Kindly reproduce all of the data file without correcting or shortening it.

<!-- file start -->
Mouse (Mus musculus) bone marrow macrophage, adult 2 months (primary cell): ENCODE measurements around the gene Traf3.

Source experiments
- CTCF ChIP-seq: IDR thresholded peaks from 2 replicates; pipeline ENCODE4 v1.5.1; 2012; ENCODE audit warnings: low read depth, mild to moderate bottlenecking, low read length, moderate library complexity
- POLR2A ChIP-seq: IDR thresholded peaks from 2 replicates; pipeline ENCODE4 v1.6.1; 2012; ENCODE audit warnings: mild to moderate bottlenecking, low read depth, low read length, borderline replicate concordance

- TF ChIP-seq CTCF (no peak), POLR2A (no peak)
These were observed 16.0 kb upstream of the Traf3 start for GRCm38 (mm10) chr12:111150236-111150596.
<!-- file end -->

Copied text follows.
Mouse (Mus musculus) bone marrow macrophage, adult 2 months (primary cell): ENCODE measurements around the gene Traf3.

Source experiments
- CTCF ChIP-seq: IDR thresholded peaks from 2 replicates; pipeline ENCODE4 v1.5.1; 2012; ENCODE audit warnings: low read depth, mild to moderate bottlenecking, low read length, moderate library complexity
- POLR2A ChIP-seq: IDR thresholded peaks from 2 replicates; pipeline ENCODE4 v1.6.1; 2012; ENCODE audit warnings: mild to moderate bottlenecking, low read depth, low read length, borderline replicate concordance

- TF ChIP-seq CTCF (no peak), POLR2A (no peak)
These were observed 16.0 kb upstream of the Traf3 start for GRCm38 (mm10) chr12:111150236-111150596.